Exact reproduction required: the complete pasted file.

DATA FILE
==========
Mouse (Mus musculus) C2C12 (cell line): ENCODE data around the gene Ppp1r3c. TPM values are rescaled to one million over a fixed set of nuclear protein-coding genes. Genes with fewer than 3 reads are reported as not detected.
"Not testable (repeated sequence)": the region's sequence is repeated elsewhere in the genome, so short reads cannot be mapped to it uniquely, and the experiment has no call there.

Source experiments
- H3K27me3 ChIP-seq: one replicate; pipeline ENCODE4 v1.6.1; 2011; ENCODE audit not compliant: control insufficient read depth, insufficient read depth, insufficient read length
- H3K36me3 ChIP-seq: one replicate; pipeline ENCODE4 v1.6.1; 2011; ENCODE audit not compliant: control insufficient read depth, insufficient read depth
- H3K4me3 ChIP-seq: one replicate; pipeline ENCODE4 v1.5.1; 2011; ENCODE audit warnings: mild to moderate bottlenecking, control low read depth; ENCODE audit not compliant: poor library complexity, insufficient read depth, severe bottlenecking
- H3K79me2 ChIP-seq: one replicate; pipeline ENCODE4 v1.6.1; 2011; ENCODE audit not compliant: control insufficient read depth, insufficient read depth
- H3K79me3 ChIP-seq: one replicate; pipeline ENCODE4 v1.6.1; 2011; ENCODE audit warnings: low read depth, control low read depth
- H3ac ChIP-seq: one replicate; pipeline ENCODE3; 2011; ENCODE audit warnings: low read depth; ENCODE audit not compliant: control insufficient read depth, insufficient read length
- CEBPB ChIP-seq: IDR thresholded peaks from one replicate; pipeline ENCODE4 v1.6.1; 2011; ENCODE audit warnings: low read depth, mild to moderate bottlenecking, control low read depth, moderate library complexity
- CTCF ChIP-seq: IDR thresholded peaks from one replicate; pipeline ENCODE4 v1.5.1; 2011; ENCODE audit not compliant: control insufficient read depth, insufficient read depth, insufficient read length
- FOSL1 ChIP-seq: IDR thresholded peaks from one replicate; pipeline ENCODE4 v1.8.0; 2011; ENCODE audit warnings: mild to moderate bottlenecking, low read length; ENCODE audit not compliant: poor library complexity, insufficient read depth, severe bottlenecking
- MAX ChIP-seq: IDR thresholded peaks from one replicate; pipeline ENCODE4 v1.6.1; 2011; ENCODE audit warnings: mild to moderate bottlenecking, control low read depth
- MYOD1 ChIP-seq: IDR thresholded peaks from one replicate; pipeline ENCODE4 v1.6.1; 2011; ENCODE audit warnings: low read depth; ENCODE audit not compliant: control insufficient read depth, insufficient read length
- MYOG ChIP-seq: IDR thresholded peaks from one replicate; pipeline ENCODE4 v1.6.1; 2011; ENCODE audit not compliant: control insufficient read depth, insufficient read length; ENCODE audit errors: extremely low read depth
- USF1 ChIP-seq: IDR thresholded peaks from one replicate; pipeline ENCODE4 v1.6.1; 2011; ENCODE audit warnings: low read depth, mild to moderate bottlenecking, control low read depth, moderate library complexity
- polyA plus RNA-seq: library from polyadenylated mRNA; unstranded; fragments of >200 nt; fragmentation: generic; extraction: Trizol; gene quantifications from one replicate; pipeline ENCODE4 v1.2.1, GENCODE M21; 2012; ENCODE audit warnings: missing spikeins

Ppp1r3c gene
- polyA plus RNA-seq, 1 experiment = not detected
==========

Mouse (Mus musculus) C2C12 (cell line): ENCODE data around the gene Ppp1r3c. TPM values are rescaled to one million over a fixed set of nuclear protein-coding genes. Genes with fewer than 3 reads are reported as not detected.
"Not testable (repeated sequence)": the region's sequence is repeated elsewhere in the genome, so short reads cannot be mapped to it uniquely, and the experiment has no call there.

Source experiments
- H3K27me3 ChIP-seq: one replicate; pipeline ENCODE4 v1.6.1; 2011; ENCODE audit not compliant: control insufficient read depth, insufficient read depth, insufficient read length
- H3K36me3 ChIP-seq: one replicate; pipeline ENCODE4 v1.6.1; 2011; ENCODE audit not compliant: control insufficient read depth, insufficient read depth
- H3K4me3 ChIP-seq: one replicate; pipeline ENCODE4 v1.5.1; 2011; ENCODE audit warnings: mild to moderate bottlenecking, control low read depth; ENCODE audit not compliant: poor library complexity, insufficient read depth, severe bottlenecking
- H3K79me2 ChIP-seq: one replicate; pipeline ENCODE4 v1.6.1; 2011; ENCODE audit not compliant: control insufficient read depth, insufficient read depth
- H3K79me3 ChIP-seq: one replicate; pipeline ENCODE4 v1.6.1; 2011; ENCODE audit warnings: low read depth, control low read depth
- H3ac ChIP-seq: one replicate; pipeline ENCODE3; 2011; ENCODE audit warnings: low read depth; ENCODE audit not compliant: control insufficient read depth, insufficient read length
- CEBPB ChIP-seq: IDR thresholded peaks from one replicate; pipeline ENCODE4 v1.6.1; 2011; ENCODE audit warnings: low read depth, mild to moderate bottlenecking, control low read depth, moderate library complexity
- CTCF ChIP-seq: IDR thresholded peaks from one replicate; pipeline ENCODE4 v1.5.1; 2011; ENCODE audit not compliant: control insufficient read depth, insufficient read depth, insufficient read length
- FOSL1 ChIP-seq: IDR thresholded peaks from one replicate; pipeline ENCODE4 v1.8.0; 2011; ENCODE audit warnings: mild to moderate bottlenecking, low read length; ENCODE audit not compliant: poor library complexity, insufficient read depth, severe bottlenecking
- MAX ChIP-seq: IDR thresholded peaks from one replicate; pipeline ENCODE4 v1.6.1; 2011; ENCODE audit warnings: mild to moderate bottlenecking, control low read depth
- MYOD1 ChIP-seq: IDR thresholded peaks from one replicate; pipeline ENCODE4 v1.6.1; 2011; ENCODE audit warnings: low read depth; ENCODE audit not compliant: control insufficient read depth, insufficient read length
- MYOG ChIP-seq: IDR thresholded peaks from one replicate; pipeline ENCODE4 v1.6.1; 2011; ENCODE audit not compliant: control insufficient read depth, insufficient read length; ENCODE audit errors: extremely low read depth
- USF1 ChIP-seq: IDR thresholded peaks from one replicate; pipeline ENCODE4 v1.6.1; 2011; ENCODE audit warnings: low read depth, mild to moderate bottlenecking, control low read depth, moderate library complexity
- polyA plus RNA-seq: library from polyadenylated mRNA; unstranded; fragments of >200 nt; fragmentation: generic; extraction: Trizol; gene quantifications from one replicate; pipeline ENCODE4 v1.2.1, GENCODE M21; 2012; ENCODE audit warnings: missing spikeins

Ppp1r3c gene
- polyA plus RNA-seq, 1 experiment = not detected